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Weld Inspection Basics

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1 Weld Inspection Basics
Agricultural Mechanics & Metal Technologies C 9 D

2 Visual Examination of Welds
Visual examination is the observation of that portion of components, joints, and other elements that are or can be exposed for examination before, during or after fabrication, assembly, erection, or testing. Visual examination includes verification of Code and engineering requirements for materials, components, dimensions, joint preparation, alignment, welding, and the performance of any required heat treatment and nondestructive testing.

3 Visual Examination of Welds
Visual inspection is often the most cost-effective method, but it must take place prior to, during and after welding. Many standards require its use before other methods, because there is no point in submitting an obviously bad weld to sophisticated inspection techniques. Visual inspection requires little equipment. Aside from good eyesight and sufficient light, all it takes is a pocket rule, a weld size gauge, a magnifying glass, and possibly a straight edge and square for checking straightness, alignment and perpendicularity.

4 Visual Inspection is the best buy in non-destructive examination (NDE), but it must take place prior to, during and after welding.

5 Visual Examination of Welds
An effective program of visual inspection will result in the discovery of the vast majority of those defects which would be found later using some other more expensive non-destructive test method. Typically, 70 – 80% all weld defects are found through visual examination.

6 Visual Examination of Welds
The only way visual inspection can be considered to effectively evaluate the quality of welds is to apply it at every step of the fabrication process. This enables the problems to be discovered soon after they occur as possible so they can be corrected most efficiently.

7 Welding Inspection Checklist: Before Welding
Review applicable documentation. Check welding procedures. Check individual welder qualifications. Establish hold points (if required). Develop inspection plan (if required). Develop plan for recording inspection results and maintain those records. Develop system for identification of rejects. Check condition of welding equipment. Check quality and condition of base and filler materials to be used. Check weld preparations. Check joint fit-up. Check adequacy of alignment devices. Check weld joint cleanliness. Check preheat (when required). Check calibration (if required). Check gas and gas flow (when required).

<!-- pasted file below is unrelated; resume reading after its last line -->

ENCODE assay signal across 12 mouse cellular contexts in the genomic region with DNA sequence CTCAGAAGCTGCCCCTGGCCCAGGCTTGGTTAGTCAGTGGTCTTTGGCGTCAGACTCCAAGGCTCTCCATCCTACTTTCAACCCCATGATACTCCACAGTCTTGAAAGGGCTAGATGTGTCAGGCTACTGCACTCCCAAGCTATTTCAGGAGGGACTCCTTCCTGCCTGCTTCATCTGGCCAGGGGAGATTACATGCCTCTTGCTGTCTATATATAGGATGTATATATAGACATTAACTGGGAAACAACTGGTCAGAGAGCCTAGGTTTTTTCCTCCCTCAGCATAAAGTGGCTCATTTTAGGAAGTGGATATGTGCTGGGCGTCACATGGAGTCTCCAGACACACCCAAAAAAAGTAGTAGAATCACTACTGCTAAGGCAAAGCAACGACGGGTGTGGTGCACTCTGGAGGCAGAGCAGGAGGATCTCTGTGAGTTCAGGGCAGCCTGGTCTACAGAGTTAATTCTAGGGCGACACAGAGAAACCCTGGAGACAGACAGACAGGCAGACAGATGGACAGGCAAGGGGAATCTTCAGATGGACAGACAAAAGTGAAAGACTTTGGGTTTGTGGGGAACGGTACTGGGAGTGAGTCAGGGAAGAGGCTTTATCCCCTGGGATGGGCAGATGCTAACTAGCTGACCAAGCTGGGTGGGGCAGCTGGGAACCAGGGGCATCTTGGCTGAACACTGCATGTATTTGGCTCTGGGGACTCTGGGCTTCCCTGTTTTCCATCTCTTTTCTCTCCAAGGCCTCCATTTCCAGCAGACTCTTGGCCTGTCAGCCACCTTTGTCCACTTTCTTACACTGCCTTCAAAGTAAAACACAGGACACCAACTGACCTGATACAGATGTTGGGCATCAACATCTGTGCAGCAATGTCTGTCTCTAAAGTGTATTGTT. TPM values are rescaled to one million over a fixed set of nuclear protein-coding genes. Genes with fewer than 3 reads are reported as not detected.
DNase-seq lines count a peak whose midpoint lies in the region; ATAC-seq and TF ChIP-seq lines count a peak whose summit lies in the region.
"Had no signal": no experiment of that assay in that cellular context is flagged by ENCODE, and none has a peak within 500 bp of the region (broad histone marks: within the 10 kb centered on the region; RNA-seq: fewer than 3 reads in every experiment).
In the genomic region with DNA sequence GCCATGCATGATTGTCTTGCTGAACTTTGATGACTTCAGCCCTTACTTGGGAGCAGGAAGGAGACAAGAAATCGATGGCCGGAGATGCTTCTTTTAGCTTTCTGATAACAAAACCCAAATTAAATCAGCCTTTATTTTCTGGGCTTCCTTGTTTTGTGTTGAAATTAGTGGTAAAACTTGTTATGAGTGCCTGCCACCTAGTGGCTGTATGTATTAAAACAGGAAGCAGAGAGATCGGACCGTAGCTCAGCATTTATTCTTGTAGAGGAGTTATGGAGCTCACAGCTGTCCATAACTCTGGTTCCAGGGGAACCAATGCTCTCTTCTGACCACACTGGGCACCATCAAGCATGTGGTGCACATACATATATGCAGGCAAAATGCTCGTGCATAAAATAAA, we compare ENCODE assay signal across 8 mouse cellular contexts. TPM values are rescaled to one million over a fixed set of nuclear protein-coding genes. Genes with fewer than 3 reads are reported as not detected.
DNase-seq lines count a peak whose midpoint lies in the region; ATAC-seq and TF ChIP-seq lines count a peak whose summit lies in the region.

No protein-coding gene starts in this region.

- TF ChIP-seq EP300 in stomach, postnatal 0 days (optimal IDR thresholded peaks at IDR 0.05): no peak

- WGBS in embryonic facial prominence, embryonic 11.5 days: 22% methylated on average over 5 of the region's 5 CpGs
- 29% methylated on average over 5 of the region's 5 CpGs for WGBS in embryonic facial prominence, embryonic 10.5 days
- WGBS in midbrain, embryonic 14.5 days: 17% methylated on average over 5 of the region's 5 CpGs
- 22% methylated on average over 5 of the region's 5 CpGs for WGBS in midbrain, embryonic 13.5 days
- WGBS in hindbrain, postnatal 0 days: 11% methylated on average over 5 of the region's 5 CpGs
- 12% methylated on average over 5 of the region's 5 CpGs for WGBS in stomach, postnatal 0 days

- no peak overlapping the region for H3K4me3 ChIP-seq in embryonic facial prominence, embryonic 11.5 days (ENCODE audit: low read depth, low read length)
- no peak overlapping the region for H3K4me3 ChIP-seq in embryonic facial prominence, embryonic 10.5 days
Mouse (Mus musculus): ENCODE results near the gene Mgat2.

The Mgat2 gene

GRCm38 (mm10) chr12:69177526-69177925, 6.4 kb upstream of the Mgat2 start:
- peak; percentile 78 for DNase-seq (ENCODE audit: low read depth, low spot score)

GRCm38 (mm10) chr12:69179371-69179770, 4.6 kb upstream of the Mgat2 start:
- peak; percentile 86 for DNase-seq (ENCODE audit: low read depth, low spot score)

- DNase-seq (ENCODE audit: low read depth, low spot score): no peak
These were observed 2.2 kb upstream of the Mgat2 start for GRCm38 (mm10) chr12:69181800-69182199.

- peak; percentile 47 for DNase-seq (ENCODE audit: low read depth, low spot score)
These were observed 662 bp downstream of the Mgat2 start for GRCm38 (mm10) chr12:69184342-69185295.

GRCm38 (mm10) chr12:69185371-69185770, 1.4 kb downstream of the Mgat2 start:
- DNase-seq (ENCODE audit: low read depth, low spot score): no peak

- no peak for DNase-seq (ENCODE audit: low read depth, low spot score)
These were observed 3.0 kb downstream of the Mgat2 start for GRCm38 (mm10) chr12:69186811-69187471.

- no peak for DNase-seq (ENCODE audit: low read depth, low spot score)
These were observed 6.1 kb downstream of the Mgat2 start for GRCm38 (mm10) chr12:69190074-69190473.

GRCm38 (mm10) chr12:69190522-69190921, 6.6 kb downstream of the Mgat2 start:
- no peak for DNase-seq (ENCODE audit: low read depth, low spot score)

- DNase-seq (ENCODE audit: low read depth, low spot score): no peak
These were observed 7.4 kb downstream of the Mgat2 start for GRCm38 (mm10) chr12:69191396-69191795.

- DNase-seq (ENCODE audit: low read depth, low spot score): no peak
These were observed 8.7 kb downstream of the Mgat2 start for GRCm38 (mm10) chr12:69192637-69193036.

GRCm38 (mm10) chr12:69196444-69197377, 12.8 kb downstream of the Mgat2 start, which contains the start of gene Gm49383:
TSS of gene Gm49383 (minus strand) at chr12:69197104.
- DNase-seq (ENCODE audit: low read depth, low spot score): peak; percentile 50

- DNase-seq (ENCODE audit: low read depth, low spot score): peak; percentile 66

8 Welding Inspection Checklist: During Welding
Check welding variables for compliance with welding procedure. Check quality of root pass. Check quality of individual weld passes. Check interpass cleaning. Check interpass temperature. Check placement and sequencing of individual weld passes. Check back gouged surfaces (when required). Monitor in-process NDT (if required).

9 Welding Inspection Checklist: After Welding
 Check finished weld appearance. Check weld size. Check weld length (when required). Check dimensional accuracy of weldments. Monitor in-process NDT (if required). Monitor postweld heat treatment (if required). Prepare inspection reports (if required).

10 Typical Welding Defects: Porosity
Porosity in the weld is generally due to ingress of gases (H2 and N2, normally) into the weld pool.

11 Examples of Porosity

12 Typical Welding Defects: Lack of Fusion
Lack of fusion or incomplete fusion is characterized by areas where the arc fails to melt the parent metal before the weld metal contacts it and the molten metal rests against the base material without fusing to it.

13 Example of lack of fusion

14 Typical Welding Defects: Solidification Cracks
During cooling, segregation of lower melting point materials can occur that may open up if the weld is exposed to tensile stress during solidification. Also know as hot cracking; known to be promoted in steels by phosphorous and sulfur which tend to form low melting point phases. (a problem with thick sections of 347 SS).

15 Example of solidification cracking

16 Typical welding defects: Cold cracking
Cold cracking is produced with a combination of a hard microstructure (usually martensite in the HAZ) and hydrogen dissolved in the metal. Occurs when weld is cold up to hrs. after welding; also known as delayed hydrogen cracking.

17 Example of cold cracking

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